The World Health Organization announced Tuesday that several polio cases had been identified in two new areas of Syria – near Damascus, the capital, as well as the northern city of Aleppo, which is near Turkey. Aleppo is the largest city in Syria, and Damascus is the second largest, raising concerns that the spread of the disease may be accelerated.

“In addition to 15 polio cases in Deir al-Zor province, Syria, two additional cases have been confirmed, one each in rural Damascus and Aleppo,” the WHO tweeted. The WHO also noted on its Twitter that it anticipates the polio outbreak response in Syria will need to continue for six to eight months. Seventeen total cases of polio have been confirmed so far in Syria.

The polio outbreak, which originated in Pakistan, is Syria’s first outbreak since 1999. The civil war that continues to tear the country apart, as well as a low immunization rate among children, has left a huge number of the population at risk for the infectious disease, which is spread through saliva and feces and can lead to paralysis and even death. Last month, international health officials launched a program to vaccinate millions of children against polio, as well as mumps, rubella and measles. Overall, the United Nations is fighting to vaccinate over 20 million children in Syria and other neighboring countries in an attempt to halt the spread of the disease. The region has been identified as a polio emergency.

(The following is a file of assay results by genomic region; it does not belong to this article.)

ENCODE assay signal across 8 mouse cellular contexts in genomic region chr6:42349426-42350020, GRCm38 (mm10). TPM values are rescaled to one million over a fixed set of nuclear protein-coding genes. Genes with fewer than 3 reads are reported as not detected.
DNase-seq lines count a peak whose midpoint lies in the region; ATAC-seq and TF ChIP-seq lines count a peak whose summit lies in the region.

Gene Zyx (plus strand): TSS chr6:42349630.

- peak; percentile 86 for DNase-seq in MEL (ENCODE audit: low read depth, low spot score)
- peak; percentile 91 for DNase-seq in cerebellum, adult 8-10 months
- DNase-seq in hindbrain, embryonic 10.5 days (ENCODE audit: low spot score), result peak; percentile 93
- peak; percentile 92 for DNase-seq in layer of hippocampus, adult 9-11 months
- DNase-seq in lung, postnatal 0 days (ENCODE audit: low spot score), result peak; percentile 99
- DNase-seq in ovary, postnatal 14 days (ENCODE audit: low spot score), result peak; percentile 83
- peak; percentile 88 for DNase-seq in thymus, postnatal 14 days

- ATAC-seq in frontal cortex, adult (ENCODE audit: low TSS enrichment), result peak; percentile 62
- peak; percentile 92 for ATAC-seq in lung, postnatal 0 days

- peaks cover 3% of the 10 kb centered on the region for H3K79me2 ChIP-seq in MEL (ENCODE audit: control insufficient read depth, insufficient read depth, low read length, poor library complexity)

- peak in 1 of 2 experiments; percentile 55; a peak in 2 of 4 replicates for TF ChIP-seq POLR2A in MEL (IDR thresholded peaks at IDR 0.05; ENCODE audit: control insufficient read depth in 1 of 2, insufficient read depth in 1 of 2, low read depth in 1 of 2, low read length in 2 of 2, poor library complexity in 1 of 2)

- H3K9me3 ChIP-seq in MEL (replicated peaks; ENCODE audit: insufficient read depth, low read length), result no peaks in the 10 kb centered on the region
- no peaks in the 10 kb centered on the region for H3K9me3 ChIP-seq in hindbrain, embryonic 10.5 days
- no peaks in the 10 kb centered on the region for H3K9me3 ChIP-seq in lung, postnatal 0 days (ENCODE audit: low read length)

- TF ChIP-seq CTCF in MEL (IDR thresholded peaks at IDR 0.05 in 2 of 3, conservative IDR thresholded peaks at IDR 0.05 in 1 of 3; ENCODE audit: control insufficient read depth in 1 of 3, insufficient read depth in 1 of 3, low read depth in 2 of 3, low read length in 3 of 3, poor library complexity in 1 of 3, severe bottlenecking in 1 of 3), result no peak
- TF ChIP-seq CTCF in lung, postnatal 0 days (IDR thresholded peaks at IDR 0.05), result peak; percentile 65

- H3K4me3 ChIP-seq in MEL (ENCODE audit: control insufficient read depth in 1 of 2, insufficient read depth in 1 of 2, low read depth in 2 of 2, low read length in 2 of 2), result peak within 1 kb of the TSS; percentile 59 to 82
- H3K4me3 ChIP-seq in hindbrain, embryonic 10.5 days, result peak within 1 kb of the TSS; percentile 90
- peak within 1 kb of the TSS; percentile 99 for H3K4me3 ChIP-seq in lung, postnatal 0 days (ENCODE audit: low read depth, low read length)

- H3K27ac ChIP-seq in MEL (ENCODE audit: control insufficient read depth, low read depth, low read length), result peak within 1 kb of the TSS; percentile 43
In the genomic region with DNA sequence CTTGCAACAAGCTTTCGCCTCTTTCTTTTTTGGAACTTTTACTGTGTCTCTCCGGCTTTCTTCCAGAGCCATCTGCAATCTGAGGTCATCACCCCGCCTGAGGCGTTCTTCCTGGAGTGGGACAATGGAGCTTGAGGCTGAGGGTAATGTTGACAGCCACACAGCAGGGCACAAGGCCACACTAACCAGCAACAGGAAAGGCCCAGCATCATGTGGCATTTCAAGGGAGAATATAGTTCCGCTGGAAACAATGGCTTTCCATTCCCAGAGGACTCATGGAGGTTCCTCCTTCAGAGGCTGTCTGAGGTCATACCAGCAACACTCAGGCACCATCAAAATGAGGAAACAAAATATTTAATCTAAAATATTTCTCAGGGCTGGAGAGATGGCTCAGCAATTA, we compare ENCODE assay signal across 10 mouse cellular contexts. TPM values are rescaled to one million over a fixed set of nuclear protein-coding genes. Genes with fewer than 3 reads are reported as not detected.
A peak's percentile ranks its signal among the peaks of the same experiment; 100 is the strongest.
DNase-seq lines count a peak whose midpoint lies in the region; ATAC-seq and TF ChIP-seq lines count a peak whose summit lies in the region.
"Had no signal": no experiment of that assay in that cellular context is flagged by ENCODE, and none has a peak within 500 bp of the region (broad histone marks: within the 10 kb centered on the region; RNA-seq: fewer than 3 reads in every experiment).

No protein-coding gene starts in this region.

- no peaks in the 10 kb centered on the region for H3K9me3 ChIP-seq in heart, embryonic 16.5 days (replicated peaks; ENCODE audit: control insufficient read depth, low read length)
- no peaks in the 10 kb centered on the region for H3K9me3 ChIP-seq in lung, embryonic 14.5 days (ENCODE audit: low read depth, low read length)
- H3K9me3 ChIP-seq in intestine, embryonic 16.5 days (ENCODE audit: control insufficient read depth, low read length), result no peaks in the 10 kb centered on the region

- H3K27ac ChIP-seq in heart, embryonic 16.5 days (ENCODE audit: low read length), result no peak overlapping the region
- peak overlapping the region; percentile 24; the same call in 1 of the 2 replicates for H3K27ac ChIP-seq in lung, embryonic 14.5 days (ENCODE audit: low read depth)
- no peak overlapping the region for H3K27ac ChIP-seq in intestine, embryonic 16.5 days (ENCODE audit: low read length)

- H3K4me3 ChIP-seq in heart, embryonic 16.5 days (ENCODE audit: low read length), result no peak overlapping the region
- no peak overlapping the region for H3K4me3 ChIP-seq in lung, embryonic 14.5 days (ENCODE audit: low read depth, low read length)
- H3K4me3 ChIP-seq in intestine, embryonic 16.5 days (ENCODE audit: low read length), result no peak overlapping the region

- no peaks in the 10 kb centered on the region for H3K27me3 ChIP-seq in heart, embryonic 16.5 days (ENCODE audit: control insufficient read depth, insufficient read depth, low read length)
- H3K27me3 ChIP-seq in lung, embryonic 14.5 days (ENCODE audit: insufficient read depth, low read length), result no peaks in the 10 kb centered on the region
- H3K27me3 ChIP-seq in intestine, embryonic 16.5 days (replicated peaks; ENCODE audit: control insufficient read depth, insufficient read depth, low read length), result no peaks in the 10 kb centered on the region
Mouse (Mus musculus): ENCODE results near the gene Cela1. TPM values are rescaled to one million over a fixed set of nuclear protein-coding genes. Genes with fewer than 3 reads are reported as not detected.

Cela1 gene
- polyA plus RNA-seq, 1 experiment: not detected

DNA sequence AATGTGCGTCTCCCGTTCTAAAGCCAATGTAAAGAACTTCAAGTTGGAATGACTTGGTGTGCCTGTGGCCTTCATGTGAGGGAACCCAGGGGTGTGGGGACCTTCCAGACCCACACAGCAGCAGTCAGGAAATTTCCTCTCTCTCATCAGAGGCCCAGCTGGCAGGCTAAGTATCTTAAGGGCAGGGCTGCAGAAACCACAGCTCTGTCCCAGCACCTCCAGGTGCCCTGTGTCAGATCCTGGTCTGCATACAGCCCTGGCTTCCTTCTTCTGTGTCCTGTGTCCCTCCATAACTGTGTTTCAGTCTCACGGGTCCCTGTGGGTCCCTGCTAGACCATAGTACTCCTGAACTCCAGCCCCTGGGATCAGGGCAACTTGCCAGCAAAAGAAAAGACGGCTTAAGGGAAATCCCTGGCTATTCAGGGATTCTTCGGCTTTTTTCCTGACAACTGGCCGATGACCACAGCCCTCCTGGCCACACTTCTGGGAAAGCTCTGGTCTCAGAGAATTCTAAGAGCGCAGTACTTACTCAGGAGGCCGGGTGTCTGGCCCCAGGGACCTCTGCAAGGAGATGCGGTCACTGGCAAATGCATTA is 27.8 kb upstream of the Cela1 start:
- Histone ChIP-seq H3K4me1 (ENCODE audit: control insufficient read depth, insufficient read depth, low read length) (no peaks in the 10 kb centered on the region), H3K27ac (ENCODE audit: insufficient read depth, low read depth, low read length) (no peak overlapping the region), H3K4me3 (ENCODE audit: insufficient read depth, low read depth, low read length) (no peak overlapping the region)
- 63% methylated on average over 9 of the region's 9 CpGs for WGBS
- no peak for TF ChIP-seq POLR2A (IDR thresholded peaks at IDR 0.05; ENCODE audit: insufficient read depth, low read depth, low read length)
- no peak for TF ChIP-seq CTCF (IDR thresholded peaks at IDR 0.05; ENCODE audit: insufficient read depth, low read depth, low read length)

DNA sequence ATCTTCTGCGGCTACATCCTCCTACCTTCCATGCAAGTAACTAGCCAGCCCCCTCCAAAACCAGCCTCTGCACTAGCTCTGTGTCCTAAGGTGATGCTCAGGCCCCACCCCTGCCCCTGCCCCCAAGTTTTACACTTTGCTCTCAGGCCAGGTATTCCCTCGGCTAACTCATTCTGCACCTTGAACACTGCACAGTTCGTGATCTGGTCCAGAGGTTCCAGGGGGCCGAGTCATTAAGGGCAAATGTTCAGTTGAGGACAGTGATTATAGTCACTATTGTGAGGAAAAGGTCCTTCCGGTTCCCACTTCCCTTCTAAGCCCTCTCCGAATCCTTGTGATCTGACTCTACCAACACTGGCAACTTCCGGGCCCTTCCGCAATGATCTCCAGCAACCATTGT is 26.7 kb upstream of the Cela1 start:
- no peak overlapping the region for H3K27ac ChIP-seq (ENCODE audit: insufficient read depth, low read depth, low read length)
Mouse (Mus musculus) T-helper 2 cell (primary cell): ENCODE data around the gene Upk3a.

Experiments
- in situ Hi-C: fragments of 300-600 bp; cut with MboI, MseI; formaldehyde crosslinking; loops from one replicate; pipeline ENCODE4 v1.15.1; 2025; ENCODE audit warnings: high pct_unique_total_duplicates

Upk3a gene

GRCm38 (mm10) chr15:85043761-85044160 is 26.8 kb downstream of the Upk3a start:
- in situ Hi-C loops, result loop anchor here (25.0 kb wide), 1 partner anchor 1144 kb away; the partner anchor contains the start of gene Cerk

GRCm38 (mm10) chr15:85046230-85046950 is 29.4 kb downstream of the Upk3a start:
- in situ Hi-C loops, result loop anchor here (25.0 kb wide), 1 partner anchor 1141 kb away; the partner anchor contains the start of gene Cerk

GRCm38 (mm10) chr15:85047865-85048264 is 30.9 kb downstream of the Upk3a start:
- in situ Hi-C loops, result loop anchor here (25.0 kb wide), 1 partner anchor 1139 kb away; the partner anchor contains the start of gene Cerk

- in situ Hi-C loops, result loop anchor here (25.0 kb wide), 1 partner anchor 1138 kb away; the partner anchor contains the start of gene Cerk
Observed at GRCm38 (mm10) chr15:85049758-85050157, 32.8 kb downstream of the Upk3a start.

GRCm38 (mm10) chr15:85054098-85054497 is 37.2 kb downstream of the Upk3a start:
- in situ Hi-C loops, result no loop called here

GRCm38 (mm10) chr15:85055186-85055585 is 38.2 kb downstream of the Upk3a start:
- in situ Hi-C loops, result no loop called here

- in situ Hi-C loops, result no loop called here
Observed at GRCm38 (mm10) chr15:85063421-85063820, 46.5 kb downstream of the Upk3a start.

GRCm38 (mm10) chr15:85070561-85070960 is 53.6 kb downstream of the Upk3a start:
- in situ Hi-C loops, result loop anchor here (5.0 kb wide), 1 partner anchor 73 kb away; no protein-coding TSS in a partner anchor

The total number of polio cases worldwide this year has reached 328 – a significant increase from last year’s 181 cases. Polio remains endemic in Pakistan, Afghanistan and Nigeria, though it was eradicated across the rest of the globe up until this recent outbreak. Vaccination campaigns in Pakistan have been the target of militant attacks, and campaign workers have been attacked, killed or kidnapped, stalling immunization efforts. Even health officials in Europe have raised concern over a possible spread of polio to Europe, due to many Syrians crossing borders to flee the conflict.